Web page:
Ntebogang Segone will be dedicating his Bachelor of Science degree to his mother.
Having six siblings looking up to him and a supportive single mother spurred Ntebogang Segone to persevere with his studies.

Today the Northern Cape-born student graduates at UCT on the Dean’s Merit List in recognition of constant academic excellence with a Bachelor of Science.

He has dedicated all his achievements to his mother, Lettie.

Segone’s family have been preparing for this day since January 2017.

He is the family’s first university graduate.

About six family members including his mother will join the celebrations.

He said while he would like to study further, he planned to enter the workplace as soon as he graduates again in a year’s time.

Segone has started his Honours degree in public administration and policy.

“I’m black, at the end of the day. As a black individual, you need to understand that you are here at the university to get a better job so you can provide for your family.

“I would love to study further, but in reality, as a poor person, I just don’t have the luxury,” Segone said.

Although Segone grew up in Kimberley in a community with no electricity, three communal taps shared between 45 shacks, and whose mother was a domestic worker who single-handedly raised seven children, he said: “One could say that I lived a very poor life, but for me I lived a good and happy life.”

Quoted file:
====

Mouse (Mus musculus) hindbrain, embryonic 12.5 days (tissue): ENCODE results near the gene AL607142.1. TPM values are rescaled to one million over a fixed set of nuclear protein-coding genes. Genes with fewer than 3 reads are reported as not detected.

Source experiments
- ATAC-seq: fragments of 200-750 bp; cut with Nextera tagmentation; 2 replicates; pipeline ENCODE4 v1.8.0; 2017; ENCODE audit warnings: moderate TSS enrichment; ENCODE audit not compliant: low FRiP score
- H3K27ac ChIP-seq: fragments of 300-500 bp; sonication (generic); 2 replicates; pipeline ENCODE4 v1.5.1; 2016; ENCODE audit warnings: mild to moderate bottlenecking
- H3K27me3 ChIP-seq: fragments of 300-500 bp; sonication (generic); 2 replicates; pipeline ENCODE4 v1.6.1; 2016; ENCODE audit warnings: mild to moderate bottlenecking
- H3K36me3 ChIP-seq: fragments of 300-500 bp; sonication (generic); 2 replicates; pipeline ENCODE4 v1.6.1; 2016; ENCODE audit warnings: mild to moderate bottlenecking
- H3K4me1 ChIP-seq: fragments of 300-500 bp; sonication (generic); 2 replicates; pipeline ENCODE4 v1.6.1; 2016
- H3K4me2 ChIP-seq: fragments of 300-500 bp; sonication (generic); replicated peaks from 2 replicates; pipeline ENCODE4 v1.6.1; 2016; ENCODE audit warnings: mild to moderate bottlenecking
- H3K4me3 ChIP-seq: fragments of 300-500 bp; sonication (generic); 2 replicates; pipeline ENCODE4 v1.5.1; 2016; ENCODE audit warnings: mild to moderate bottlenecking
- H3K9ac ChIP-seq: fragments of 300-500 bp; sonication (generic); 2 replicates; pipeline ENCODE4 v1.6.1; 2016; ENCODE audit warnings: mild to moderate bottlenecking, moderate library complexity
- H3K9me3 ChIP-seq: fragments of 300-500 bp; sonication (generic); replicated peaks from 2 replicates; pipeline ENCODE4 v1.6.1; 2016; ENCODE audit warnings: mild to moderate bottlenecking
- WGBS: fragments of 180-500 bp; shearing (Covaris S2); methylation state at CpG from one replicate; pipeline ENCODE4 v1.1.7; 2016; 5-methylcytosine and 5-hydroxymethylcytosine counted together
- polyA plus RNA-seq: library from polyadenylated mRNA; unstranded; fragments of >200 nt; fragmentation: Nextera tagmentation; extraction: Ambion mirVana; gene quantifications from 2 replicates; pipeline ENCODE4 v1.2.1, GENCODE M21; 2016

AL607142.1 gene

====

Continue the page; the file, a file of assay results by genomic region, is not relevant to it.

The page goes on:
At school Segone thrived, particularly in maths, for which he received a distinction in matric. His results ensured him a place at UCT but he struggled to secure funding for tuition, accommodation and food.

Segone also battled with accommodation like many students, and the cheapest off-campus accommodation was R3000 a month, which was R600 more than his mother’s monthly salary.

Luckily he was placed in Kilindini Residence before the start of the term.

The student was faced with many challenges, including being academically excluded in his first year. This was due to the pressure of being rushed to choose a second major course with little understanding of how the university functioned and its support structures.

Segone’s application for readmission was unsuccessful and after explaining his situation to the relevant academics, he was reinstated on a probationary basis.

He changed his academic programme, swopping his second major, physics, for a politics and governance major.

Outside of academics, he served as co-chair of the Institution Forum and successfully ran for the Students’ Representative Council. During their tenure, the SRC helped raise over R2million for students in financial difficulty.

Segone finished the probation period with an 80% average, attended two international leadership programmes, was elected president of the Black Management Forum, and finished the academic year with a 70% average.

CAPE TIMES